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WE HAVE IRÉ ORIGINAL CAST RECORDING ALBUM RELEASE LIVESTREAM EVENT
September 18 @ 7:30 pm - 9:00 pmFree
WE HAVE IRÉ | ORIGINAL CAST RECORDING
music by YOSVANY TERRY words by PAUL S. FLORES with special guest XIOMARA LAUGART
featuring the voices and real-life stories of
CHRISTIN EVE CATO
RAMÓN RAMOS ALAYO
available from IRÉ Records on
iTunes, Spotify, Amazon, and other digital platforms
MEET THE ARTISTS at a LIVESTREAM EVENT 4:30pm PST/ 7:30 pm EDT Sept 18
featuring the Making-Of video by filmmaker AMÍLCAR NAVARRO
WATCH the Livestream on Facebook @miamilightproject @pregones/PRTT
@MACLAarte and @solprojectnyc
IRÉ Records proudly announces the release on of the original cast recording album of We Have Iré, by poet / performance artist / playwright Paul S. Flores with original music by Grammy-winning alto saxophonist / percussionist / composer Yosvany Terry. A Facebook release Livestream party is set for Saturday, September 18, 2021, at 4:30 p.m. PDT/ 7:30 p.m. EDT featuring a 28-minute “Making of” video by filmmaker Amilcar Navarro, followed by a talkback with the artistic team, cast members, and producers’ representatives.
Directed by Rosalba Rolón of Pregones/PRTT in New York, We Have Iré is a multimedia theater work that portrays real-life stories of the Cuban emigré artists who appear in it, framed by Flores’s own exploration of his roots as a Cuban-American as he traveled back to Cuba with them. Through the medium of music — always an essential element in the Cuban story – We Have Iré relives their struggles to relocate to the US and explores the new identities they constructed in the process. The audience meets:
*) DJ LEYDIS, aka “Nené” from Camagüey, who took to the sea in an overcrowded motorboat to pursue her dream of being a Hip-Hop DJ.
*) PAUL S. FLORES, who plays “Christian,” a Cuban American spoken word poet from San Francisco travelling to Cuba looking to connect with his grandmother’s roots.
*) YOSVANY TERRY, aka “Jony,” born into a famous Cuban musical family in the province of Camagüey, who dreams of playing jazz in the New York City scene.
*) RAMON RAMOS ALAYO aka “Monchi,” a rambunctious rascal from the countryside of Santiago de Cuba sent to learn modern dance and ballet in Havana.
We Have Iré was commissioned and sponsored by a Who’s Who of contemporary American theater, including the National Performance Network, Yerba Buena Center for the Arts (YBCA) in San Francisco, Pregones/PRTT in New York City, GALA Theatre in Washington D.C., MACLA/Movimiento de Arte y Cultura Latino Americana in San José, MECA-Houston, Miami Light Project in Miami, Creative Capital, Creative Work Fund, the MAP Fund and Center for Cultural Innovation.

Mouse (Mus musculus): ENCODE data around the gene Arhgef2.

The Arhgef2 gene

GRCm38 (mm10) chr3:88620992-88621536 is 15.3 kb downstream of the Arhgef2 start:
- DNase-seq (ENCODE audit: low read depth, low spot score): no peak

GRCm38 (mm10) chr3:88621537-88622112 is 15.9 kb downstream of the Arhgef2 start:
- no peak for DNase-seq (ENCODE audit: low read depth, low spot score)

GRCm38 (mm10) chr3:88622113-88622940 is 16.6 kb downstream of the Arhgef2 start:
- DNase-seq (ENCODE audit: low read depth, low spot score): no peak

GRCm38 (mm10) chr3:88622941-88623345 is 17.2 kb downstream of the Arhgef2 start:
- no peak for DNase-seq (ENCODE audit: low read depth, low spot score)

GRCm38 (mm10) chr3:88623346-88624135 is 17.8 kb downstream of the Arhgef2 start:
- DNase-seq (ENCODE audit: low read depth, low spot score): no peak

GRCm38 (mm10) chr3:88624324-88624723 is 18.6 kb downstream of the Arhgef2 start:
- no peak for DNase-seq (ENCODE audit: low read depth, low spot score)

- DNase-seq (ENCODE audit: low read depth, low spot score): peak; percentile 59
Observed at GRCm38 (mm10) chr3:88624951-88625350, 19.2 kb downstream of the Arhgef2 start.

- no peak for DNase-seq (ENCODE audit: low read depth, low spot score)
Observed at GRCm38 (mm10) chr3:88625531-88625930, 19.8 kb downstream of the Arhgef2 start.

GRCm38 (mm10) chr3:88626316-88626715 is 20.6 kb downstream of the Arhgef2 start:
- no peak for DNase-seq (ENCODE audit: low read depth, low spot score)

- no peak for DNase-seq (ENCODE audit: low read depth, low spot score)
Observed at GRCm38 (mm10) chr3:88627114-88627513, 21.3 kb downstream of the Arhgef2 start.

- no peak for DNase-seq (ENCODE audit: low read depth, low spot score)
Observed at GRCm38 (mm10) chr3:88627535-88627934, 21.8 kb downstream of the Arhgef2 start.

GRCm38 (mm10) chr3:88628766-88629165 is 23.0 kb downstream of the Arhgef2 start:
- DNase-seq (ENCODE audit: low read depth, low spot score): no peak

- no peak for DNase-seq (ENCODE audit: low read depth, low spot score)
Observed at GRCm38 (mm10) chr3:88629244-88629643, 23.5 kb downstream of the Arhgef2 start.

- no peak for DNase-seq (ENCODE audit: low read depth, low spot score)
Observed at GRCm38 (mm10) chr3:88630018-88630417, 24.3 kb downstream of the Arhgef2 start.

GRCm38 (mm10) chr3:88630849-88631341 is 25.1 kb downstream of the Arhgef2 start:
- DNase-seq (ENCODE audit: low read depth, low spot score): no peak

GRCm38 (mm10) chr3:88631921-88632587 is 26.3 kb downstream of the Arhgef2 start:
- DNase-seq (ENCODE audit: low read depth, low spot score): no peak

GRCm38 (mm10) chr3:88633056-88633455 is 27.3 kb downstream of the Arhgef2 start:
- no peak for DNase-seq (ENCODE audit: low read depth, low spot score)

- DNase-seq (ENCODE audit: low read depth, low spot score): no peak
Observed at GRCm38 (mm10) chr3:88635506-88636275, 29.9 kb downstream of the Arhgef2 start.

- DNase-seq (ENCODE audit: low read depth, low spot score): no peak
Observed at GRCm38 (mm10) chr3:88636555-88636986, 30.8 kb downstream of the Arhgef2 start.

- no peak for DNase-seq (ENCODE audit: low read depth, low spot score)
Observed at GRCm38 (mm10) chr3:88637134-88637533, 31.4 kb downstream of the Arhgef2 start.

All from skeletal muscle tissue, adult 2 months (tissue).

WE HAVE IRÉ was recorded in May 2021 at the Samurai Hotel Recording Studio in Queens, New York, by Terry’s quartet, consisting of first-call New York musicians: JAVI SANTIAGO (piano), MATT BREWER (bass), and MARK WHITFIELD, JR. (drums / percussion), with a special-guest turn by legendary Cuban diva XIOMARA LAUGART. Additional recording was done in June at Patio de Ochún Studio in Alameda, CA.
“I wanted the ancestors and the musical traditions of Cuba to shine throughout,” says PAUL S. FLORES of his decision to collaborate with composer YOSVANY TERRY, whose own story of reinvention through emigration is one of the basic threads of the work. One of the leading lights of a generation of Cuban jazz musicians, now at the height of their powers, who came to the United States in the 1990s and supercharged New York music in the process, Terry not only possesses a personal and identifiable saxophone voice but is a busy composer / producer who also directs the Harvard Big Band. His score, says Flores, “conveys the emotional arc of the story through the music, jazz, AfroCuban songs and verse. ‘Camagüey Blues’ and ‘Idea Of Harlem’ lead us through the naïveté and struggles of the characters to the dazzling destiny realized by these talented immigrant artists. By the time we hear the song ‘Subversive,’ we feel like we have survived the storm, arrived on the beach, ready to face the next challenge.”